Optimize nginx for uploading/download huge files

Hello everyone,

Firstly, I’m sorry for posting the same question here and there (How to
forum).
It is urgent issue to me.

Could you give me a tip for which directives and values I have to set
for the optimization?

I installed nginx on virtual machine as reverse proxy server.
It checks the authentication and bypasses the client request to the
backend servers.
The most transactions are to upload/download files, from 1M to 1G…

The CPU usage hits 100% when the 1M file download request reaches around
25 TPS…
around 20 TPS for upload request…

I set client_body_buffer_size, proxy_buffer_size, proxy_buffers and so
on…
But not so good yet… :frowning:

client_body_buffer_size is set to 2M and it helps to increase TPS for
uploading, but not enough.
proxy_buffer_size = 1M and proxy_buffers = 4 1M help to increase TPS for
downloading little bit, but not so much…
Other directives are set by its default.

The below is the result of profiling with google_proftools_module.
As you can see, the most time is spent on readv() and writev().

Please give me any advice or your experience.
Thank you for your time.

Total: 22244 samples
11928 53.6% 53.6% 11930 53.6% readv
8212 36.9% 90.5% 8212 36.9% writev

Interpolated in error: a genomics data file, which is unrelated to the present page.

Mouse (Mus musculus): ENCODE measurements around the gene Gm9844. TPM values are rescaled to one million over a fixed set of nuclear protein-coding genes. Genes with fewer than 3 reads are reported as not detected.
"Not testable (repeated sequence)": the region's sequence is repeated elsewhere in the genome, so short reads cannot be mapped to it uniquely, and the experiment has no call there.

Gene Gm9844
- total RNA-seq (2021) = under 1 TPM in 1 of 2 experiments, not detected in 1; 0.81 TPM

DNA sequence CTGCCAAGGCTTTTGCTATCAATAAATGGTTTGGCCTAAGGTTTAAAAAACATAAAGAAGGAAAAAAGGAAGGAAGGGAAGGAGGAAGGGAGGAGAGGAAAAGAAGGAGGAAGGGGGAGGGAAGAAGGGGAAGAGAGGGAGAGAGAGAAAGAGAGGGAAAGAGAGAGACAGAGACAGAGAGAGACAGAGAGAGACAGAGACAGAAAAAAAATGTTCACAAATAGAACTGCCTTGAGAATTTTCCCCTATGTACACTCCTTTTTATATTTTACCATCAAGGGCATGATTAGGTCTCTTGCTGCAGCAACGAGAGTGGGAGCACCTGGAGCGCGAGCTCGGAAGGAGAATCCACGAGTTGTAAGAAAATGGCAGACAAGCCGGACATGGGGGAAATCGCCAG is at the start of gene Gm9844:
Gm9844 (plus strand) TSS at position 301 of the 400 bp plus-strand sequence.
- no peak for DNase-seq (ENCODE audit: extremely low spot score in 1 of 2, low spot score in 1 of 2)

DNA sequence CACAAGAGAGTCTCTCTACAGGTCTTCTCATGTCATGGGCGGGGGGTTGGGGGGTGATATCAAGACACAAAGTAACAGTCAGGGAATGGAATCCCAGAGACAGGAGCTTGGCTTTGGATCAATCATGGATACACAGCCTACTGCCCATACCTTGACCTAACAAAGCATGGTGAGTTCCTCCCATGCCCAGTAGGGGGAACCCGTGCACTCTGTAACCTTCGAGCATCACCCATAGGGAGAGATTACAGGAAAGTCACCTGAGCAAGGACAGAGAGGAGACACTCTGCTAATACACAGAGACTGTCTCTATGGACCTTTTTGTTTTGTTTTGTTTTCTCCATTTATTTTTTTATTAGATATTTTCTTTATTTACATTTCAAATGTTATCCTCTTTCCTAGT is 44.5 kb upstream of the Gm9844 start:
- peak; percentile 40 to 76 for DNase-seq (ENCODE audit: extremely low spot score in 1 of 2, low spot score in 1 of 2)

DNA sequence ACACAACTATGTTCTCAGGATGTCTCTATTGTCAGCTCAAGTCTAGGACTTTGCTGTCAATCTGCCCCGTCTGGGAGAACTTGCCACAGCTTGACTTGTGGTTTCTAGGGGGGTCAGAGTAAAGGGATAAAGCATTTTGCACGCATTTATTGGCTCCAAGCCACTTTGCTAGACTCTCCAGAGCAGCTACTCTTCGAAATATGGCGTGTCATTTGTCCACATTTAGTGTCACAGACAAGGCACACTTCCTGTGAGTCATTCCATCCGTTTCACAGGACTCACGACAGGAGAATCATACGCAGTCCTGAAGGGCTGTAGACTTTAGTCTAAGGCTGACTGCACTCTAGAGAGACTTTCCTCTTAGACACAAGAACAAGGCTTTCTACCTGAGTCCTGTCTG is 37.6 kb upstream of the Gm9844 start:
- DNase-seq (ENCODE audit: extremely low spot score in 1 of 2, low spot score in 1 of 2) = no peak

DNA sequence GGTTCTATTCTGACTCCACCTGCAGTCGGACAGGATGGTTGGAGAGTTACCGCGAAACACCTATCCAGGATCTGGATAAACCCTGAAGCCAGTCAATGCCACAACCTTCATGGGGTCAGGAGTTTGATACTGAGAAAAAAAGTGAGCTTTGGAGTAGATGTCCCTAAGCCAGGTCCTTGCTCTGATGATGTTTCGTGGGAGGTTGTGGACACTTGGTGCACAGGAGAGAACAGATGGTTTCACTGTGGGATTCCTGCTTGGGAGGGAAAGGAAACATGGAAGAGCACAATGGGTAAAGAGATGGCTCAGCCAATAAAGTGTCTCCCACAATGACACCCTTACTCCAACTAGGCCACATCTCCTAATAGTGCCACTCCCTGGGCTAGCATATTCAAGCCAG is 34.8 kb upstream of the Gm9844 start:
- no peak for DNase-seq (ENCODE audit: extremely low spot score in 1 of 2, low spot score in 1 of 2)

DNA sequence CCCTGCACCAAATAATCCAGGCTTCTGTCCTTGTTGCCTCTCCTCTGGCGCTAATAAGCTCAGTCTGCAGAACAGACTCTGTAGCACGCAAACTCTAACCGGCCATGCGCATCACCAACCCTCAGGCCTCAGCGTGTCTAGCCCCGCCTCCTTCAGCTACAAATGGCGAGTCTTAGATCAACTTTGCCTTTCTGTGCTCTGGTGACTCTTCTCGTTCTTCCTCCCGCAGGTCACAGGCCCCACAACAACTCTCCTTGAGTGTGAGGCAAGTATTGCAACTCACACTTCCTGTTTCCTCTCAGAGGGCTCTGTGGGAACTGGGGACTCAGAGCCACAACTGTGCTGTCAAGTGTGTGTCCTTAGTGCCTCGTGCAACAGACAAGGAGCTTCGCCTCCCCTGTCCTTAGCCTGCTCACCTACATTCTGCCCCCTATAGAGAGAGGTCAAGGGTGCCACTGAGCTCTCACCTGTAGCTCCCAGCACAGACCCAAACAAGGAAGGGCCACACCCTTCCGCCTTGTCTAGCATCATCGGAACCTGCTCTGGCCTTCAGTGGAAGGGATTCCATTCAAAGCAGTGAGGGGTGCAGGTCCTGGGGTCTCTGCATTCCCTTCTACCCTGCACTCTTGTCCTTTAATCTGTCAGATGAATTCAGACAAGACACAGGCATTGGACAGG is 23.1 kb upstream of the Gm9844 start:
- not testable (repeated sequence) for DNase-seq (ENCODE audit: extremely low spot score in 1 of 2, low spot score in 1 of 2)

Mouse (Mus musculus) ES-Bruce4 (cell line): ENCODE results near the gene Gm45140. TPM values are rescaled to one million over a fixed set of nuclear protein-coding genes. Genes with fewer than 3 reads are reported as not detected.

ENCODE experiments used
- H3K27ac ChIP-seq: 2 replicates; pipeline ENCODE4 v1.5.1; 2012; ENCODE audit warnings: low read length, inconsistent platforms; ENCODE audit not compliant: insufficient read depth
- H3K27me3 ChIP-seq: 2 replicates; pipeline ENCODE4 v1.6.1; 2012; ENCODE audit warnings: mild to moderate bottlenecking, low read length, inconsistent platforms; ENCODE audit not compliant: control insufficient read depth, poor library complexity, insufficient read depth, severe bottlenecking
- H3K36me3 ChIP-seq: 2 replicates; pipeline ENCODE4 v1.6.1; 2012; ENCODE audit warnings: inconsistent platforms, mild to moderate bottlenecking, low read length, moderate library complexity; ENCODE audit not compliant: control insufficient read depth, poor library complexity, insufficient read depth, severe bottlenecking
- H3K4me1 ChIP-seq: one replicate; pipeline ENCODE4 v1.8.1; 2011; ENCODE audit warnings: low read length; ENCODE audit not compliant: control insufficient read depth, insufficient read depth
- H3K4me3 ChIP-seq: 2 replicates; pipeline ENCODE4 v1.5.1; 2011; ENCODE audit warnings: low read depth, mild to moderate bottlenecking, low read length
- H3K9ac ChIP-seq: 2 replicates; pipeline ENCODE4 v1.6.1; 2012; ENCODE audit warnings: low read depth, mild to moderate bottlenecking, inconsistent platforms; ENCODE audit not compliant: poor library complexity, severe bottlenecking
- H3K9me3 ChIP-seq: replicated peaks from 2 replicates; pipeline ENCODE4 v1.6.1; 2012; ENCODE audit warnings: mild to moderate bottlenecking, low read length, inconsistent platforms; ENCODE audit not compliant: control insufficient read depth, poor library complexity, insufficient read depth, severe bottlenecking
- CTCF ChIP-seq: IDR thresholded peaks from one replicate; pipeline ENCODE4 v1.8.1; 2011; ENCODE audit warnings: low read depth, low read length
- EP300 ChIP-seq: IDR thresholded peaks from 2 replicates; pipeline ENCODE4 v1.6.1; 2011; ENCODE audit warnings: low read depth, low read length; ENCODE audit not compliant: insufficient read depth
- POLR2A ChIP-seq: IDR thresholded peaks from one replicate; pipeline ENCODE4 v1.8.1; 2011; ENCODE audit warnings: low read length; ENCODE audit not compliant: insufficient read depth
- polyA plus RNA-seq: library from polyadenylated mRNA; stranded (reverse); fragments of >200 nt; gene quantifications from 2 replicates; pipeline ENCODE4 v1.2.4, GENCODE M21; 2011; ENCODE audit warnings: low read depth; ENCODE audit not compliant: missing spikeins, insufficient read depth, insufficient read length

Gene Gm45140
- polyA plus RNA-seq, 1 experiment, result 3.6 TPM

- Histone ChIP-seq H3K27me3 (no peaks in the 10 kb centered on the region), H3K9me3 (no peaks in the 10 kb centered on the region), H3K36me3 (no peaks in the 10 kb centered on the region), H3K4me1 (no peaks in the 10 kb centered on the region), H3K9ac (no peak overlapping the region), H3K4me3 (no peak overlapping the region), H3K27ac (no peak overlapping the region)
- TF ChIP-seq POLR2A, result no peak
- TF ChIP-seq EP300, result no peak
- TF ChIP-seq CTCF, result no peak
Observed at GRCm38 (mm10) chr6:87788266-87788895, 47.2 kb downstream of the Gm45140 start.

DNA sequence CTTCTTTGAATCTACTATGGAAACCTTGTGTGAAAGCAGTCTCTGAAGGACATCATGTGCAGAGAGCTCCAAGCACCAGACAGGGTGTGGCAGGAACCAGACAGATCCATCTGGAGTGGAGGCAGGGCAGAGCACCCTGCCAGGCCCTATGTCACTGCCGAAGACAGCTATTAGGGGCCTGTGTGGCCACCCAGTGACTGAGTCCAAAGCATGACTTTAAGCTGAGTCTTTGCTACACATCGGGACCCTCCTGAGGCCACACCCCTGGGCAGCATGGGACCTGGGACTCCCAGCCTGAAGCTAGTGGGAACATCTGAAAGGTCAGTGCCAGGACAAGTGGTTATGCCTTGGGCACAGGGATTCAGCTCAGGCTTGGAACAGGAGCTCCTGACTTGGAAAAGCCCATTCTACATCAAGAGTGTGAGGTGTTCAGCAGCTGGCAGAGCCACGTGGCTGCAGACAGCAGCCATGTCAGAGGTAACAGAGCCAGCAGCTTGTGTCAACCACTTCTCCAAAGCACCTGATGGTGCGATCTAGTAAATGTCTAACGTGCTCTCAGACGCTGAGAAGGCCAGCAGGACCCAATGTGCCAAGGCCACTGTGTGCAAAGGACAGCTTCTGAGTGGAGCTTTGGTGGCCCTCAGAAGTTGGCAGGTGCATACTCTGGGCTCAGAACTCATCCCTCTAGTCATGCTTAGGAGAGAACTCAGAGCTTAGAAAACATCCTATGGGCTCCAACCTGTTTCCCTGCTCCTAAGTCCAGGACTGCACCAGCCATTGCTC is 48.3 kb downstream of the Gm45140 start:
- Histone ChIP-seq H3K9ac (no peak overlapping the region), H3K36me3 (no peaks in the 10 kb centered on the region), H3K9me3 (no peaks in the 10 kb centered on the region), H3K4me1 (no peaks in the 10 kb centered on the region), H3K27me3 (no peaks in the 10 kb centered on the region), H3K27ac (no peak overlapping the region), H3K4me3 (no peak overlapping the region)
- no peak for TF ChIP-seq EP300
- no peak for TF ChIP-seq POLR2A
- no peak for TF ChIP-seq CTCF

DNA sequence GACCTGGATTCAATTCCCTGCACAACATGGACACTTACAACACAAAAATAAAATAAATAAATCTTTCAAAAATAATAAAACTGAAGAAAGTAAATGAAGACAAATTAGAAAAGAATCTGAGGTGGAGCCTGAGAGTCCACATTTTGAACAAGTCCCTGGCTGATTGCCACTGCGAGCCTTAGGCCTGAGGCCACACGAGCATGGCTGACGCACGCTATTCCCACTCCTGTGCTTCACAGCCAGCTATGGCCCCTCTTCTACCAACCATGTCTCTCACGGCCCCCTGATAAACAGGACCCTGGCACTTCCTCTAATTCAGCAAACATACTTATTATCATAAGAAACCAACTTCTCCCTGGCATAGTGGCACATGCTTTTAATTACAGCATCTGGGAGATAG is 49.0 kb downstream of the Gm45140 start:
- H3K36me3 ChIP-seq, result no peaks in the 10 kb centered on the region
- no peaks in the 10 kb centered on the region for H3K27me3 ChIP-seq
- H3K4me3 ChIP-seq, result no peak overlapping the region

907 4.1% 94.6% 907 4.1% recv
359 1.6% 96.2% 359 1.6% __connect_nocancel
248 1.1% 97.3% 248 1.1% __close_nocancel
35 0.2% 97.5% 46 0.2% _IO_str_pbackfail
34 0.2% 97.7% 34 0.2% __write_nocancel
31 0.1% 97.8% 31 0.1% socket
28 0.1% 97.9% 28 0.1% memset
and
Total: 64475 samples
34117 52.9% 52.9% 34117 52.9% writev
14173 22.0% 74.9% 14181 22.0% readv
11981 18.6% 93.5% 11981 18.6% recv
1046 1.6% 95.1% 1049 1.6% __connect_nocancel
878 1.4% 96.5% 878 1.4% __close_nocancel
343 0.5% 97.0% 343 0.5% epoll_wait
160 0.2% 97.2% 160 0.2% __write_nocancel
89 0.1% 97.4% 89 0.1% __xstat64
81 0.1% 97.5% 115 0.2% _IO_str_pbackfail

Here is the information of my VM:
[email protected]:~/release/REL.0.13$ cat /proc/cpuinfo
processor : 0
vendor_id : GenuineIntel
cpu family : 6
model : 2
model name : QEMU Virtual CPU version 0.14.1
stepping : 3
cpu MHz : 2393.998
cache size : 4096 KB
fpu : yes
fpu_exception : yes
cpuid level : 4
wp : yes
flags : fpu de pse tsc msr pae mce cx8 apic sep mtrr pge mca cmov pse36
clflush mmx fxsr sse sse2 syscall nx lm up rep_good nopl pni cx16 popcnt
hypervisor lahf_lm
bogomips : 4787.99
clflush size : 64
cache_alignment : 64
address sizes : 40 bits physical, 48 bits virtual
power management:

[email protected]:~/release/REL.0.13$ cat /proc/meminfo
MemTotal: 4057052 kB
MemFree: 2651832 kB
Buffers: 80984 kB
Cached: 1100692 kB
SwapCached: 3856 kB
Active: 325744 kB
Inactive: 910176 kB
Active(anon): 48884 kB
Inactive(anon): 5684 kB
Active(file): 276860 kB
Inactive(file): 904492 kB
Unevictable: 0 kB
Mlocked: 0 kB
SwapTotal: 2095100 kB
SwapFree: 2082688 kB
Dirty: 4 kB
Writeback: 0 kB
AnonPages: 51356 kB
Mapped: 15740 kB
Shmem: 324 kB
Slab: 66252 kB
SReclaimable: 56796 kB
SUnreclaim: 9456 kB
KernelStack: 1160 kB
PageTables: 4124 kB
NFS_Unstable: 0 kB
Bounce: 0 kB
WritebackTmp: 0 kB
CommitLimit: 4123624 kB
Committed_AS: 176112 kB